Challah (from A Whole Foods Baking book)

       Randy was an integral part of the bakery its first year. I had met Randy in Champaign-Urbana, where I heard him sing and play his guitar on an open microphone at the Red Herring Coffeehouse.  Randy used to wail out his original compositions, and I do mean wail, but what he lacked in musicality he made up for in heart.  He was a person of great sincerity and had insightful perspectives on life.  When he heard that I had opened up a whole wheat bakery in Chicago, he came up to talk to me and offer his help.  He said, “I want to learn how to bake good bread,” and I said I would teach him what I know.

I had no money to pay Randy a salary so he came to live with me in the bakery.  In order to conserve funds, I was living in the bakery and sleeping on a mat in a small office space left by the former tenant.  Randy chose to bunk in a loft area I had built above the oven, which was nice and warm in the winter.  We got up early in the morning and began our work together.

East Rogers Park, where the bakery was located, had been a Jewish neighborhood at one time and I wanted to bake Challah, a traditional Jewish bread.  Randy was our resident expert on things Jewish, and he taught me how to pronounce the name correctly, although I could never get it quite right.  The “ch” is pronounced as an “h” coming deep from the back of the throat.

I first baked Challah using all whole wheat bread flour, but we found it too dense, dark, and heavy, and this did not suit the character of the bread.  We began using 50% unbleached white flour in the bread and we were happier with the end result.


1 cup lukewarm (105 – 115oF) water

1 teaspoons dry yeast

1/4 cup honey


2-1/2 cups whole wheat flour                                   Egg Wash

2-1/2 cups unbleached white flour               1 egg yolk, beaten

2 teaspoons salt                                             1-1/2 teaspoons water

2 tablespoons melted butter

2 tablespoons oil

3 whole eggs, beaten

1 egg white


  1. Proofing the Yeast: Pour the lukewarm water into a bowl, sprinkle the dry yeast on the water, add the honey, and stir until dissolved.  Wait 8-10 minutes until the yeast begins to grow and create a tan-colored foam.
  1. Mixing the Dough: Add 1 cup whole wheat flour to the water and stir to form a homogenous batter. Add more flour on top of the batter and place the salt, beaten eggs, melted butter, and oil on the dry flour, mixing this into the batter. Continue adding the rest of the wheat and unbleached white flour, reserving 1/2 cup for kneading, and mix to form a stiff dough.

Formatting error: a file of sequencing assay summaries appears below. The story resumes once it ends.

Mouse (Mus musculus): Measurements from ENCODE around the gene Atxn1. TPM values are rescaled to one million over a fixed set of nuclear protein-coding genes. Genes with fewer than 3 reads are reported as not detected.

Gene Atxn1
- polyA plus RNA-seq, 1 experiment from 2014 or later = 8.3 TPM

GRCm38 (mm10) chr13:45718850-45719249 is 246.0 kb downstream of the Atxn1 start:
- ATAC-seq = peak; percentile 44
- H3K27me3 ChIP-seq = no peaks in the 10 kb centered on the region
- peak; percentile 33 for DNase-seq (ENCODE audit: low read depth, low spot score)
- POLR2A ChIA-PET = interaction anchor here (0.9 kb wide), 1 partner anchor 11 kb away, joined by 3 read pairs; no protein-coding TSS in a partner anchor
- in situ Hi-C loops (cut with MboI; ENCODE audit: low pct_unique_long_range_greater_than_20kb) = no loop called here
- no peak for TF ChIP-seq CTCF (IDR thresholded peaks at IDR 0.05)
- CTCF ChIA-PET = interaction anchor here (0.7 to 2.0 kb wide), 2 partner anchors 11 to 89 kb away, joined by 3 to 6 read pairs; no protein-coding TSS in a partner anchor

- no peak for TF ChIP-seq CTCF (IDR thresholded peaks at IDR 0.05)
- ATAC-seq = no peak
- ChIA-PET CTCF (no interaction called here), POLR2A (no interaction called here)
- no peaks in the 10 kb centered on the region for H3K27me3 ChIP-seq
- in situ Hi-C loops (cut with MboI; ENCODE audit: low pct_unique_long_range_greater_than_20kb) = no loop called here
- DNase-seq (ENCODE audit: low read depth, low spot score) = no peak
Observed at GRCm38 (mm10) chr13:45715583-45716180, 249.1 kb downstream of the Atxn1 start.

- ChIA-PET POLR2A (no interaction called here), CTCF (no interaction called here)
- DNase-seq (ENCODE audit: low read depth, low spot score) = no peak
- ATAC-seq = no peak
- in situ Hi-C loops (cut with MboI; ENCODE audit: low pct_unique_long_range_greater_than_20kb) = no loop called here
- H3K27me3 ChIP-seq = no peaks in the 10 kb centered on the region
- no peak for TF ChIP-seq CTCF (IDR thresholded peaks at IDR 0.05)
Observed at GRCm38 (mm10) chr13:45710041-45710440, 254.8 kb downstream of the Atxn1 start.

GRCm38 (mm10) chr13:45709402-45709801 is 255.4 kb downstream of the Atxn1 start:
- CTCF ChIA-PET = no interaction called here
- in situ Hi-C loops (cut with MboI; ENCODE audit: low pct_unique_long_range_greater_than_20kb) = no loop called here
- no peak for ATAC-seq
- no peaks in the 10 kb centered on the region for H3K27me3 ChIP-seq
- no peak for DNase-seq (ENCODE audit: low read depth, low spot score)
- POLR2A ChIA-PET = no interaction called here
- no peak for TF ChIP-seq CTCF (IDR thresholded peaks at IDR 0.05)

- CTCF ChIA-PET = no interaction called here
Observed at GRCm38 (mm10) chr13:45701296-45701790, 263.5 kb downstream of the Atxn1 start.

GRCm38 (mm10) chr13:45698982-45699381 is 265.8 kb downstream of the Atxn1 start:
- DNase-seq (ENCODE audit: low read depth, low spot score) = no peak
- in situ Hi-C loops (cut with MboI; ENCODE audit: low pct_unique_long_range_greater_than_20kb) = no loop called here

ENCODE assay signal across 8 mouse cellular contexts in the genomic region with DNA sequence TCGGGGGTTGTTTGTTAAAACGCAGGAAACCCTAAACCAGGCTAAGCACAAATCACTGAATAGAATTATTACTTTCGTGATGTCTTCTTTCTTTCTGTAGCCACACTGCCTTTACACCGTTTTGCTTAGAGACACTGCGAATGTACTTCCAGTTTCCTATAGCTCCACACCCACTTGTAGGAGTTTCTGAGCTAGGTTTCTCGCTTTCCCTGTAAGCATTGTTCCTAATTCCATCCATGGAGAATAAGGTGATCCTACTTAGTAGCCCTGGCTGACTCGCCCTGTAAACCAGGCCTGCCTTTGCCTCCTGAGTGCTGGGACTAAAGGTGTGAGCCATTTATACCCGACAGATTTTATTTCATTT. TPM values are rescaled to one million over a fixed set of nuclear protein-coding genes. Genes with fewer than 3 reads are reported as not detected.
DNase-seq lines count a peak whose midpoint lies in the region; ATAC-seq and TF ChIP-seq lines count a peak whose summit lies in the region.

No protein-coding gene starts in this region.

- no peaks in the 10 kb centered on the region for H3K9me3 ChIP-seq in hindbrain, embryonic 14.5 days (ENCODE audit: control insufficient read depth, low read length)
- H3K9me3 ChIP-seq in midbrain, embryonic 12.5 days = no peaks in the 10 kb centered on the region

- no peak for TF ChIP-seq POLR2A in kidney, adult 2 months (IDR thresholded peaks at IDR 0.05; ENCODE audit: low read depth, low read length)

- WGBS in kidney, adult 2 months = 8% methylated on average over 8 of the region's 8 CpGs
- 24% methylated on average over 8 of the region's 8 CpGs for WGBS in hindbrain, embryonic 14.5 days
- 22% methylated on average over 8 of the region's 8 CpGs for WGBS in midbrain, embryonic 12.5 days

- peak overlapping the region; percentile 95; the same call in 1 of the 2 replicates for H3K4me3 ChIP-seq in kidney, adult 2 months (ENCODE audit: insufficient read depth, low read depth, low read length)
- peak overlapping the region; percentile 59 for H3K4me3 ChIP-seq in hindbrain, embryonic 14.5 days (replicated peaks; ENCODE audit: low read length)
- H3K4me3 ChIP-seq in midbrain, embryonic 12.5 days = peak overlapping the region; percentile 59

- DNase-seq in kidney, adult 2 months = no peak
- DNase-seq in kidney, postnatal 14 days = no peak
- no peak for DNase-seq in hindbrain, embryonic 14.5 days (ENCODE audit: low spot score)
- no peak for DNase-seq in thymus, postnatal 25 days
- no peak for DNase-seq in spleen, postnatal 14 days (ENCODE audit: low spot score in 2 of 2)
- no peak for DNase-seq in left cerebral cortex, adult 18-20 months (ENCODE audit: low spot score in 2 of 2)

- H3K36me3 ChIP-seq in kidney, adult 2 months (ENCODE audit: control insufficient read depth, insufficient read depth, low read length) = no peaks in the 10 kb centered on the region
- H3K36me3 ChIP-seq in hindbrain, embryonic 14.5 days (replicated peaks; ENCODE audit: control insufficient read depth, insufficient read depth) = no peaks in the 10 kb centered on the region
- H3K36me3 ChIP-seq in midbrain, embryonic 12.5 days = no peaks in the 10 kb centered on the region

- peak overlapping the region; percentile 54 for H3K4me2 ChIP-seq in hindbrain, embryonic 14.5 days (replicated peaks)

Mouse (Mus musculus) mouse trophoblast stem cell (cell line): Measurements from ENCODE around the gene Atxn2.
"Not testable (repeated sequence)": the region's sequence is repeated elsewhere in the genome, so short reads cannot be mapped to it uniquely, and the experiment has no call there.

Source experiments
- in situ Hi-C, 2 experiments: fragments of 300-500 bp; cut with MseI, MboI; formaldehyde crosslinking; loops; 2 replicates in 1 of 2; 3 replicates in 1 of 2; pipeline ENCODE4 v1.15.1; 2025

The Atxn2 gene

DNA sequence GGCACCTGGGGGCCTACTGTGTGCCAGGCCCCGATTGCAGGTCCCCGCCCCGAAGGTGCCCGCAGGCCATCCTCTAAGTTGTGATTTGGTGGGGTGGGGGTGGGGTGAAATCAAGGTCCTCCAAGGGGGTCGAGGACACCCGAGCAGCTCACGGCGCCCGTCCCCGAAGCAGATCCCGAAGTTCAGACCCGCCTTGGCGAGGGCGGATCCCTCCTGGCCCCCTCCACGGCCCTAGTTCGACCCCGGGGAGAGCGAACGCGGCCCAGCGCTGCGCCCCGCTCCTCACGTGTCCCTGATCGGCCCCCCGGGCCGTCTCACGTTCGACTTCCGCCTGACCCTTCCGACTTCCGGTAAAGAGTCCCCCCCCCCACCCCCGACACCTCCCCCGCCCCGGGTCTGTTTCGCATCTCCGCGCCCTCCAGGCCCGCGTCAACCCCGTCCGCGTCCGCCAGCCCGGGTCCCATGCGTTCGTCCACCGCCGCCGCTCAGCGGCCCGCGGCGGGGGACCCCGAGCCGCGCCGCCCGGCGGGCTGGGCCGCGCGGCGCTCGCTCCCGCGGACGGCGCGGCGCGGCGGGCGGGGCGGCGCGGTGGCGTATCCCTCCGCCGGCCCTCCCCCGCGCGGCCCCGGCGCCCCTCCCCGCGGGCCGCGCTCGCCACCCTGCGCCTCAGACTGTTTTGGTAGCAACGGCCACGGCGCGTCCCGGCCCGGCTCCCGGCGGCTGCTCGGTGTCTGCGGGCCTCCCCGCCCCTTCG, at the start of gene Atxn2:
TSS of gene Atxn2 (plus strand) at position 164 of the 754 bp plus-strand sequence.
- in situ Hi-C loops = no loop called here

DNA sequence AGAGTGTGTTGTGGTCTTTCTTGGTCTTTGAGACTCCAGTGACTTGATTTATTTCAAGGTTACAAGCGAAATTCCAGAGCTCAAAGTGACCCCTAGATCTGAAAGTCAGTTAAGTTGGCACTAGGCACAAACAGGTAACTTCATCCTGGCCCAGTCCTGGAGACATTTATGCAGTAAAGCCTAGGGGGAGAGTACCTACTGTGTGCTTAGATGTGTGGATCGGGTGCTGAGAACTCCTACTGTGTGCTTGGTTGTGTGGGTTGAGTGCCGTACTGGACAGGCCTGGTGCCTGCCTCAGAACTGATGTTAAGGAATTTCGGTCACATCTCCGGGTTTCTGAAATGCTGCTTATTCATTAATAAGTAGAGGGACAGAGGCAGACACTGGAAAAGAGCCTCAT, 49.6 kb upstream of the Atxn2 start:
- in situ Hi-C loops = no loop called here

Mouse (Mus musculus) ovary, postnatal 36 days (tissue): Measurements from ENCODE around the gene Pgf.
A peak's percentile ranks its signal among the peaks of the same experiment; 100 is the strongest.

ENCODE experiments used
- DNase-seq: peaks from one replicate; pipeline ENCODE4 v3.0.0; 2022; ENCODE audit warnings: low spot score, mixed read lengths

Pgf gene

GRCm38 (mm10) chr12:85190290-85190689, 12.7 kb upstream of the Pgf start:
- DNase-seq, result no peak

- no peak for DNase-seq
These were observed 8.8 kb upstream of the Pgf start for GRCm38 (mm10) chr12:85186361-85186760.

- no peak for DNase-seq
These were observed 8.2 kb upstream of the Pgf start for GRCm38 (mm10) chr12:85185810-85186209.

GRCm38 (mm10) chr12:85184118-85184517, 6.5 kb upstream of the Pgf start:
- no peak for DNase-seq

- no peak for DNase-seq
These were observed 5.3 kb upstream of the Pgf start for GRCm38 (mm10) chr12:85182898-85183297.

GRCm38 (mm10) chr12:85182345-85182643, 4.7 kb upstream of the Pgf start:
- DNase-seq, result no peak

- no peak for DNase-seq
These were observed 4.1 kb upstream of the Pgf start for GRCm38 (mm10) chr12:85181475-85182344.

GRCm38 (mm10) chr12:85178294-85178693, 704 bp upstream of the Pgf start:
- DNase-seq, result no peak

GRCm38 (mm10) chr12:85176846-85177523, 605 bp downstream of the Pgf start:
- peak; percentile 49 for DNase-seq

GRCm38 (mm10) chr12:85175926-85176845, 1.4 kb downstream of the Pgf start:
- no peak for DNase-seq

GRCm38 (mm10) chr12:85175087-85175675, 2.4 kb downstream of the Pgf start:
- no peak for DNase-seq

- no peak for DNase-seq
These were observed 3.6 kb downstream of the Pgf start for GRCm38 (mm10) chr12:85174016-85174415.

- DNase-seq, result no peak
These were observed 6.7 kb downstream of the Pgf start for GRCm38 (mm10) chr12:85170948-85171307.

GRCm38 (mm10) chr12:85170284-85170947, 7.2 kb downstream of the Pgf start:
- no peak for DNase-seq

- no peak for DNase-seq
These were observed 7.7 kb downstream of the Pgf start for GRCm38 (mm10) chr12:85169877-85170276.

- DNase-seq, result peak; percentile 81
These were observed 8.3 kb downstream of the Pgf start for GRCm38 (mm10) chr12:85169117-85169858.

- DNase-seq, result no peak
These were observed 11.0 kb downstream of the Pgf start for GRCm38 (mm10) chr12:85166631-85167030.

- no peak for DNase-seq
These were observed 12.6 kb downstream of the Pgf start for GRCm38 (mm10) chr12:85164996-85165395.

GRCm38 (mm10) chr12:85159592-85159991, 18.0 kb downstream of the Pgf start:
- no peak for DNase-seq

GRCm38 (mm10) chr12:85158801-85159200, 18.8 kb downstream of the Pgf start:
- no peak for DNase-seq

1. Kneading the Dough: Dump the dough in the bowl onto a floured work surface.  By pushing on the dough with both hands, form the dough into a ball and incorporate the fragments and loose flour into the ball.  Knead this dough for 10 minutes, adding as little flour as possible to the work surface and the ball if the dough sticks to the surface or your hands.
  1. The First Rise: Clean and dry the bowl.  Sprinkle about 1/2 teaspoons oil on the bottom of the bowl and place the dough into the bottom of the bowl and flip it over once so that the entire surface of the dough is lightly covered with oil.  Place the bowl in a warm, non-drafty place and cover with a damp towel.  Let rise for 1-1/3 hours.  This soft dough rises quickly.
  1. The Second Rise: Remove the towel from the bowl and gently press on the dough which has doubled in size to deflate it.  Flip the dough over so the moist bottom is now on top.  Place the damp towel back over the bowl and let rise for 45-60 minutes.
  1. Shaping the Loaf and the Final Rise: Remove the towel over the bowl and gently press on the dough to deflate.  Remove the dough from the bowl and place it on the work surface.  Cut the dough in two equal pieces, shape each half into a rough ball, and let them rest 10 minutes to relax the gluten in the dough.

Challah is typically braided, and it can be braided with 3 to 6 strands.  To braid with three strands, cut one ball of dough into three equal pieces, roll each piece into a rope about 12 inches long and 1/2 inch in diameter, and lay the three ropes parallel to each other with about an inch between each rope.  Starting in the middle of the ropes lay the rope from one side over the center rope.  Now take the rope from the other side and lay this over the new center rope.  Continue laying the side ropes alternately over the center rope until one half the loaf is braided.  Pinch the ends of the braids together and tuck under the end of the loaf.  Now beginning in the middle of the loaf, braid the other half of the loaf using the same method of alternately laying the side rope over the center rope.

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Place the two loaves on a flat metal baking sheet covered with cornmeal or oil.

Brush the egg wash evenly on each loaf.  The loaves may be sprinkled with sesame or poppy seeds.  Cover the loaves with a damp cloth and place in a warm, non-drafty place and allow to rise 20 minutes until soft and puffy.  Pre-heat the oven to 350oF during this rise.

    7. Baking the Loaves: When the loaves have risen remove the towel and place the pan on the center rack in the middle of the oven.  Bake for 45 minutes until both the top and bottom of the loaves are browned, and are firm to the touch.  Remove the pan from the oven and place the loaves on a wire rack to cool.